SCRIPT: The problem with palm oil [October 9, 2018]

SCRIPT: The problem with palm oil [October 9, 2018]

Voice 1: The Best Buys supermarket group has recently announced that it is going to stop using palm oil in all its own-brand products. This decision has been made in an attempt to slow down the destruction of topical rainforests in southeast Asia.

Voice 2: Palm oil is a cheap oil that is present in hundreds of products. It is found in bread, pastry, biscuits, cereals, ice cream, sweets, soap and detergents. In fact, more than half the products sold in our supermarkets contain palm oil.

Voice 1: Best Buys say that the ingredient is found in one hunded and forty-five of their own-brand products. But they are replacing it with sustainable vegetable and nut oils. Customers, they say, will not notice the difference.

Voice 2: So, what is the problem with palm oil? 

Voice 1: Palm oil is made from the fruit of trees called African oil palms. The trees originally came from Africa, but they were introduced into Indonesia and Malaysia in the late 19th century. It’s from these two regions that manufacturers all over the world buy the palm oil to put in their products.

Voice 2: Oil palms now grow naturally in Indonesian and Malaysian rainforests, but they are also grown on big plantations created to produce more palm oil. Small family farms also grow palm oil trees and sell the oil to larger companies.

Voice 1: Palm oil is a very efficient crop, and farmers can produce a lot more of it per hectare of land compared to other oil crops such as coconut or soya bean. What’s more, palm oil trees require fewer pesticides and fertilisers to help them produce a large amount of fruit.

Voice 2: Cultivating oil palms provides jobs for thousands of small farming communities in Indonesia and Malaysia, giving them a chance to get out of poverty, earn more money and enjoy a better standard of living. Demand for palm oil is projected to double by the year 2050. Very good news for the palm tree growers of Southeast Asia.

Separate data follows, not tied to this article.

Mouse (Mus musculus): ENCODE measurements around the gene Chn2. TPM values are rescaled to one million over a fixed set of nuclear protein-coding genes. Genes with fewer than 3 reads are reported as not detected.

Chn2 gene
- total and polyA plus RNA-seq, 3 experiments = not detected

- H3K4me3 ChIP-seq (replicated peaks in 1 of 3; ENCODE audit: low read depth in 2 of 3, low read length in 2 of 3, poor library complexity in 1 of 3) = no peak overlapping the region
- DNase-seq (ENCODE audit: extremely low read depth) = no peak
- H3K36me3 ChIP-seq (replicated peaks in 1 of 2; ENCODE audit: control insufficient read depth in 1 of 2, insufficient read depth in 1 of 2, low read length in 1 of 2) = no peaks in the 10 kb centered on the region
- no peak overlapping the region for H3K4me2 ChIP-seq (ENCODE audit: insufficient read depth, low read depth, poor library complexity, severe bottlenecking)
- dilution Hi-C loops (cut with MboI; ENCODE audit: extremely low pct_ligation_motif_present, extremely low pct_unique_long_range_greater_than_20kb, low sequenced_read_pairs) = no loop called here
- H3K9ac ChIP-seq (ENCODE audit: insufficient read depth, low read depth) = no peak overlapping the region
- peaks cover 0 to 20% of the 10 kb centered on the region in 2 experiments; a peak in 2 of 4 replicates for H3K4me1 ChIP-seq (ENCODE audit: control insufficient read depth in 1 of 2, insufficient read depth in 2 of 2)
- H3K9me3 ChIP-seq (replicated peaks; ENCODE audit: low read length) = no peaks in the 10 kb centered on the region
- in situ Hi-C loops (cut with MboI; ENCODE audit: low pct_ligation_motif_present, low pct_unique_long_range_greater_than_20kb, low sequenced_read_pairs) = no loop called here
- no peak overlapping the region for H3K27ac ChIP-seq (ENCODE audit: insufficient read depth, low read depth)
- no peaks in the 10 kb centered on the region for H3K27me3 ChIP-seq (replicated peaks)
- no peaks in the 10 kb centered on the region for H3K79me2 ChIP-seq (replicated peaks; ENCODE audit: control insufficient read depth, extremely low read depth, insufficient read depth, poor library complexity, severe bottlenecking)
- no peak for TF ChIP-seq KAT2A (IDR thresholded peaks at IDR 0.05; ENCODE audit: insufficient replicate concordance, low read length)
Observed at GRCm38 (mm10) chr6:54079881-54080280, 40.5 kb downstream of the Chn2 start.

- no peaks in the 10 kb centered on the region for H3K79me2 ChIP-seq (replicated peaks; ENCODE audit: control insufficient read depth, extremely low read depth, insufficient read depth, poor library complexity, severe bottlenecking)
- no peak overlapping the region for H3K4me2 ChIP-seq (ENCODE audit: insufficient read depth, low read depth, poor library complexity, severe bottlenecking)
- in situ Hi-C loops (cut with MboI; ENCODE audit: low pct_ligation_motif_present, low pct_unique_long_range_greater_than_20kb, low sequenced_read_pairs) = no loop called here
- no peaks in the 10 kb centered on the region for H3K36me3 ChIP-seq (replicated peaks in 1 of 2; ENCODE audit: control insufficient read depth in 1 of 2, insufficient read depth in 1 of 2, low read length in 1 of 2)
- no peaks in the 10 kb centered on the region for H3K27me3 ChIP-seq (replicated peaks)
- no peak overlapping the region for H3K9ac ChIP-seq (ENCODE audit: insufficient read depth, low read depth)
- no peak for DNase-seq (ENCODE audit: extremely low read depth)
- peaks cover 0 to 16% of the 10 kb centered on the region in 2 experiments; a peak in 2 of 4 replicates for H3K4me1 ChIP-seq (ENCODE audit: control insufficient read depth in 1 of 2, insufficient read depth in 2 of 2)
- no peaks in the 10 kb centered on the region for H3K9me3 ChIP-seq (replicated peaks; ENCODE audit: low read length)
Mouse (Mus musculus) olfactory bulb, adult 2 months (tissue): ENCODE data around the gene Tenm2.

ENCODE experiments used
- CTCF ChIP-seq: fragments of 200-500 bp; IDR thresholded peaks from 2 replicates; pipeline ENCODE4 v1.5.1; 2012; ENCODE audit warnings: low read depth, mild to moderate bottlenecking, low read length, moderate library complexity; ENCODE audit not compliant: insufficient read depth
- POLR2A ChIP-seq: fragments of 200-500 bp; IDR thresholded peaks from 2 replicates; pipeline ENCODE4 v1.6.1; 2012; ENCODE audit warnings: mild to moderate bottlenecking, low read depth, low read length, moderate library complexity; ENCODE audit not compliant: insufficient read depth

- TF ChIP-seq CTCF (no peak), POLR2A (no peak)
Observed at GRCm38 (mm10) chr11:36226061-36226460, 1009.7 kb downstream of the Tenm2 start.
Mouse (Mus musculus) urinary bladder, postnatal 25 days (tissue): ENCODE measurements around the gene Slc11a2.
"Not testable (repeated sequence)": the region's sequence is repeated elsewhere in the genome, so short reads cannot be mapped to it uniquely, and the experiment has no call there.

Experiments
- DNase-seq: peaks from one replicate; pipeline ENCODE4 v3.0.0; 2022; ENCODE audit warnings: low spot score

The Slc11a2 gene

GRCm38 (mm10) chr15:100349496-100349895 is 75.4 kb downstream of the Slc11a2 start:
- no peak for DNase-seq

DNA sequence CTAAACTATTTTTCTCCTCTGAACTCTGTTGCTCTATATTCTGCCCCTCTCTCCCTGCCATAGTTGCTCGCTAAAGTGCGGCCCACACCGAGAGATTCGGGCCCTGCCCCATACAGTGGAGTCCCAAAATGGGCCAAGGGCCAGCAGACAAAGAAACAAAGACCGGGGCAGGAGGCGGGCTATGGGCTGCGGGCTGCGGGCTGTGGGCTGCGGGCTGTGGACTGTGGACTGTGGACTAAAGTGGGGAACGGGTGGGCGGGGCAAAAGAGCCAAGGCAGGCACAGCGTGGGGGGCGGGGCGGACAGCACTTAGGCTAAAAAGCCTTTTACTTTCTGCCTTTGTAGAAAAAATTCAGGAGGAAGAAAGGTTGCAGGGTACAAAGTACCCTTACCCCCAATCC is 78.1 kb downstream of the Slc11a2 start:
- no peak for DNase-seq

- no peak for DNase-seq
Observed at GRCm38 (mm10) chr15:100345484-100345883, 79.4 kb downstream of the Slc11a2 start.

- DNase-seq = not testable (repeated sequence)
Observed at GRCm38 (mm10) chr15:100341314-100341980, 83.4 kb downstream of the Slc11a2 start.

Voice 1: So why has Best Buys said that they are going to stop using palm oil in their products?

Voice 2: To prepare the land to plant oil palms, farmers cut down and burn areas of natural forest. Palm oil production is said to be responsible for more than ten per cent of Southeast Asia’s deforestation. Burning down forests destroys the habitats where plants and wildlife live, and drastically alters an area’s natural balance.

Voice 1: Recent figures show that orangutan numbers in Borneo more than halved between 1999 and 2015 because of deforestation carried out to create new palm tree plantations. 

Voice 2: In Indonesia, one hundred and forty-six football pitches worth of rainforest are destroyed every hour to make room for palm trees. When we look at facts like these, the problems for the future of palm oil are obvious. Best Buys have decided that removing palm oil is the only way they can make sure that their products do not contain oil which is produced in a way that calls for forest destruction. It’s a drastic move. But another answer to the problem is for manufacturers to check that the palm oil they use comes only from controlled sources. 

Voice 1: It is up to the palm oil industry to show concern for the environment so that we can all enjoy the product without worrying that environmental damage has been involved in its production. We need to encourage other supermarkets to follow Best Buys’ example and stop using palm oil in their products. Well done Best Buys for leading the way! 

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